Average daily net assets
Management fee
First $500 million
0.600
%
Next $500 million
0.550
Next $1 billion
0.500
Next $2 billion
0.475
Next $1 billion
0.450
Next $5 billion
0.440
Over $10 billion
0.430
For the year ended December 31, 2023, the management fee was equivalent to an annual rate of 0.60% of the Fund’s average daily net assets.
Allspring Funds Management has retained the services of a subadviser to provide daily portfolio management to the Fund. The fee for subadvisory services is borne by Allspring Funds Management. Allspring Global Investments, LLC, an affiliate of Allspring Funds Management and a wholly owned subsidiary of Allspring Global Investments Holdings, LLC, is the subadviser to the Fund and is entitled to receive a fee from Allspring Funds Management at an annual rate starting at 0.45% and declining to 0.30% as the average daily net assets of the Fund increase.
Administration fees
Under a class-level administration agreement, Allspring Funds Management provides class-level administrative services to the Fund, which includes paying fees and expenses for services provided by the transfer agent, sub-transfer agents, omnibus account servicers and record-keepers. As compensation for its services under the class-level administration agreement, Allspring Funds Management receives an annual fee of 0.08% which is calculated based on the average daily net assets of each class.
Waivers and/or expense reimbursements
Allspring Funds Management has contractually committed to waive and/or reimburse management and administration fees to the extent necessary to maintain certain net operating expense ratios for the Fund. When each class of the Fund has exceeded its expense cap, Allspring Funds Management will waive fees and/or reimburse expenses from fund-level expenses on a proportionate basis and then from class specific expenses. When only certain classes exceed their expense caps, waivers and/or reimbursements are applied against class specific expenses before fund-level expenses. Allspring Funds Management has contractually committed through April 30, 2024 to waive fees and/or reimburse expenses to the extent necessary to cap the Funds expenses. Prior to or after the commitment expiration date, the cap may be increased or the commitment to maintain the cap may be terminated only with the approval of the Board of Trustees. As of December 31, 2023, the contractual expense caps are as follows:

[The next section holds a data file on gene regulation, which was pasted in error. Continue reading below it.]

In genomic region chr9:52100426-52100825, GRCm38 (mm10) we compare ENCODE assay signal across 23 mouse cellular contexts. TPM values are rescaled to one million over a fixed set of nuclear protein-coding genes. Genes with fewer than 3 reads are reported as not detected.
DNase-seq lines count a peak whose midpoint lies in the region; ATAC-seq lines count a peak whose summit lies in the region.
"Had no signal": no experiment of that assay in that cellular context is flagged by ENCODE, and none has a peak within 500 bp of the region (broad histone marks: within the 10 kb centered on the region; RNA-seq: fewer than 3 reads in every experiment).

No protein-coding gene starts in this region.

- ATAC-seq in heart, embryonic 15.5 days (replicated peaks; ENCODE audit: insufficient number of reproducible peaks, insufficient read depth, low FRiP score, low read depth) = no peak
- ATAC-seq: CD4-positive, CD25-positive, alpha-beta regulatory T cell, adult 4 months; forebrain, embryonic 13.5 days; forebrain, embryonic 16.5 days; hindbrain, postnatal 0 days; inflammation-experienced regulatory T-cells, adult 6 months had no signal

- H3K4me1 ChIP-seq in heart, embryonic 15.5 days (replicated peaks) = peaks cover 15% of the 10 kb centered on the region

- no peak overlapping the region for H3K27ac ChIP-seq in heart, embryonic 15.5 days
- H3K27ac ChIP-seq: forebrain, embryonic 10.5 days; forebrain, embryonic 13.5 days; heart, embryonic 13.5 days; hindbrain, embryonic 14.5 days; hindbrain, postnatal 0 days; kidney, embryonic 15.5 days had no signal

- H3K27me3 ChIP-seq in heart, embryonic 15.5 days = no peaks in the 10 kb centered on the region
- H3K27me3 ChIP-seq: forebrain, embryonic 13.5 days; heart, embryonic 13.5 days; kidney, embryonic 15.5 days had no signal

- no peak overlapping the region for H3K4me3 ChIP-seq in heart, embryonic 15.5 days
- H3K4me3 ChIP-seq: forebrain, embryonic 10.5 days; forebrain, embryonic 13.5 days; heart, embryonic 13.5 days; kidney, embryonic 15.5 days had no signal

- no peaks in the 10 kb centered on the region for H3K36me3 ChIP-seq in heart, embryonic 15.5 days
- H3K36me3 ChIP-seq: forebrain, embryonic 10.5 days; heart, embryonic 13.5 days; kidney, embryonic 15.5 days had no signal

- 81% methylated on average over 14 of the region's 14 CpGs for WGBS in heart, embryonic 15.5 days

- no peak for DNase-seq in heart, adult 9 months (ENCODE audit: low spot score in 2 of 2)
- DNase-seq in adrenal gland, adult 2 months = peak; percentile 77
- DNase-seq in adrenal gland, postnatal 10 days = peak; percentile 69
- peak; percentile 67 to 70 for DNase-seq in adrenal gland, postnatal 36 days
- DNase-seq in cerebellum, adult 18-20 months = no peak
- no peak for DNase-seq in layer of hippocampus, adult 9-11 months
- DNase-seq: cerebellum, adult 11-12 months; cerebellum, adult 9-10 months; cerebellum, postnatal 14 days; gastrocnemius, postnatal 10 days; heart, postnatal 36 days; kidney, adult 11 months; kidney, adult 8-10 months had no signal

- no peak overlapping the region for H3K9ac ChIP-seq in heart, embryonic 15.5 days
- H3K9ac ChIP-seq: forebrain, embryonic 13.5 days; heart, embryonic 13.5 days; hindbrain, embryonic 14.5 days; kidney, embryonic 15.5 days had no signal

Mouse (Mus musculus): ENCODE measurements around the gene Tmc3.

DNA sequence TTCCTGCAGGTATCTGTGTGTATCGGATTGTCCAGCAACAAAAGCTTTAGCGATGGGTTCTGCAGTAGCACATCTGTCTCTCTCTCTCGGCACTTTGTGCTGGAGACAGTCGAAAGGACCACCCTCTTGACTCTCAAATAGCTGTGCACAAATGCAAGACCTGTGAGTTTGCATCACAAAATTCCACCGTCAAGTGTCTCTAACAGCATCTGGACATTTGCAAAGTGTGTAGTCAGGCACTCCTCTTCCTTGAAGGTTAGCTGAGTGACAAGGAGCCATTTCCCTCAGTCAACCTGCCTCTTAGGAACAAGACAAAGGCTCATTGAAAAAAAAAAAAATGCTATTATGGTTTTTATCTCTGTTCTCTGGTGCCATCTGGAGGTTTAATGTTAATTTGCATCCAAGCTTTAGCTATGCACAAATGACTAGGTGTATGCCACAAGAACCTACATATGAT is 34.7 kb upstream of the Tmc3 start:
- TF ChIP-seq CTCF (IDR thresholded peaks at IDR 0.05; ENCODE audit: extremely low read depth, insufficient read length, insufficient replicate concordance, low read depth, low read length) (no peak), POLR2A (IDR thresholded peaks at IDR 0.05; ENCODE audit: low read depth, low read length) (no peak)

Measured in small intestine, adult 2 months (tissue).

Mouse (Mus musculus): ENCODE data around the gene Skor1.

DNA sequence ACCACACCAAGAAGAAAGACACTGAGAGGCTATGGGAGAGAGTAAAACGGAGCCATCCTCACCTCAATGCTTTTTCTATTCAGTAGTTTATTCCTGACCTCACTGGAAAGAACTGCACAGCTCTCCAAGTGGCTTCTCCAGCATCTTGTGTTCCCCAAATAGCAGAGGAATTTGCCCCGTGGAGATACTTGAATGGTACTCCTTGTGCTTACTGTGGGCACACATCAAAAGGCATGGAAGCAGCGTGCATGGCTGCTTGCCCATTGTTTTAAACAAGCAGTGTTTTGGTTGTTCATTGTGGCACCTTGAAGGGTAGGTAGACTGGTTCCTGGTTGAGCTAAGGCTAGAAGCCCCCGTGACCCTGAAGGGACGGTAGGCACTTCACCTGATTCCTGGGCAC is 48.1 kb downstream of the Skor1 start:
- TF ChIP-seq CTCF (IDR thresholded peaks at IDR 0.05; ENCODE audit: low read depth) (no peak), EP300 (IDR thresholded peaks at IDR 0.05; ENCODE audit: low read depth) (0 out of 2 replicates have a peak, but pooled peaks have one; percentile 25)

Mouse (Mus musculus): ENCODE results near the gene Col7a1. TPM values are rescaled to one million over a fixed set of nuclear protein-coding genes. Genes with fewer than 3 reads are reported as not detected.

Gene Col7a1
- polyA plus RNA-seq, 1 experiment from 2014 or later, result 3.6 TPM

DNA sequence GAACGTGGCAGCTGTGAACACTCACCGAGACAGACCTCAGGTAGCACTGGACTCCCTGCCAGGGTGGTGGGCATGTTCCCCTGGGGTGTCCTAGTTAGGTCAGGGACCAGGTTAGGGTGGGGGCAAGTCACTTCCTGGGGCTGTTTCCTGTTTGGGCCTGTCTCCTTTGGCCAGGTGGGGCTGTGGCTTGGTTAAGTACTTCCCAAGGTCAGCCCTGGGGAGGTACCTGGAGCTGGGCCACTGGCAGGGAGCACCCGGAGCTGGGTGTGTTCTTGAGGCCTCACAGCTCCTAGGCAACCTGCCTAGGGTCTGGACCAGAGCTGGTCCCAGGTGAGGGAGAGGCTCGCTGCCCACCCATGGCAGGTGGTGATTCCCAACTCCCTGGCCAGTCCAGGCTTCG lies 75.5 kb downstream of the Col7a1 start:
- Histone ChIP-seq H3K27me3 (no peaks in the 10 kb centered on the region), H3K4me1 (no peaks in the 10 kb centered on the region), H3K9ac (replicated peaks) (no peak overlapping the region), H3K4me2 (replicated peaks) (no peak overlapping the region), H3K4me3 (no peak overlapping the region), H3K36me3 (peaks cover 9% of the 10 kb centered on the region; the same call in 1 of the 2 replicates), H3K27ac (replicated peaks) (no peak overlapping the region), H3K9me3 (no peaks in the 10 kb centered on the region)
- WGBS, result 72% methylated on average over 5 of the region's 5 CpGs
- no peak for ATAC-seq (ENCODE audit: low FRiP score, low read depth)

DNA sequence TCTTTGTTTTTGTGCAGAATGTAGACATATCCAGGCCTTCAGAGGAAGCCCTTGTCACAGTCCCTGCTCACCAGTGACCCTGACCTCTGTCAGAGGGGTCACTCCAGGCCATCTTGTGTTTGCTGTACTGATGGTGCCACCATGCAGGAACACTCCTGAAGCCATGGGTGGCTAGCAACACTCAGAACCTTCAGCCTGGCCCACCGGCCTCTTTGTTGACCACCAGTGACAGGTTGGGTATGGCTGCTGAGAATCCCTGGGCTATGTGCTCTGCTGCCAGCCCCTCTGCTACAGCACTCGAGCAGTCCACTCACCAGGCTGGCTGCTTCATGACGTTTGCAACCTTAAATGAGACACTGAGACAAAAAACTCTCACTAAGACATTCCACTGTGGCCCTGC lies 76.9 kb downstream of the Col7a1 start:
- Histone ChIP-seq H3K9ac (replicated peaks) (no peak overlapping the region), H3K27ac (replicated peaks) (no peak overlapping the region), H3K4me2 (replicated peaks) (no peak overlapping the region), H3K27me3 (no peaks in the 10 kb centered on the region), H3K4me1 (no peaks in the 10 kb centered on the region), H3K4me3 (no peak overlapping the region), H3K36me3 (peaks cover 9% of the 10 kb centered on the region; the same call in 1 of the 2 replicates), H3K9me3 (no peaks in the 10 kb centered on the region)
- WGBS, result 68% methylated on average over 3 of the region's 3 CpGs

EXPENSE RATIO CAPS
Class 1
0.75
%
Class 2
1.00
Distribution fee
The Trust has adopted a distribution plan for Class 2 shares pursuant to Rule 12b-1 under the 1940 Act. A distribution fee is charged to Class 2 shares and paid to Allspring Funds Distributor, LLC, the principal underwriter, an affiliate of Allspring Funds Management, at an annual rate up to 0.25% of the average daily net assets of Class 2 shares. 
Interfund transactions
The Fund may purchase or sell portfolio investment securities to certain affiliates pursuant to Rule 17a-7 under the 1940 Act and under procedures adopted by the Board of Trustees. The procedures have been designed to ensure that these interfund transactions, which do not incur broker commissions, are effected at current market prices. Pursuant to these procedures, the Fund did not have any interfund transactions during the year ended December 31, 2023.
24 | Allspring VT Discovery All Cap Growth Fund


Notes to financial statements
5.
INVESTMENT PORTFOLIO TRANSACTIONS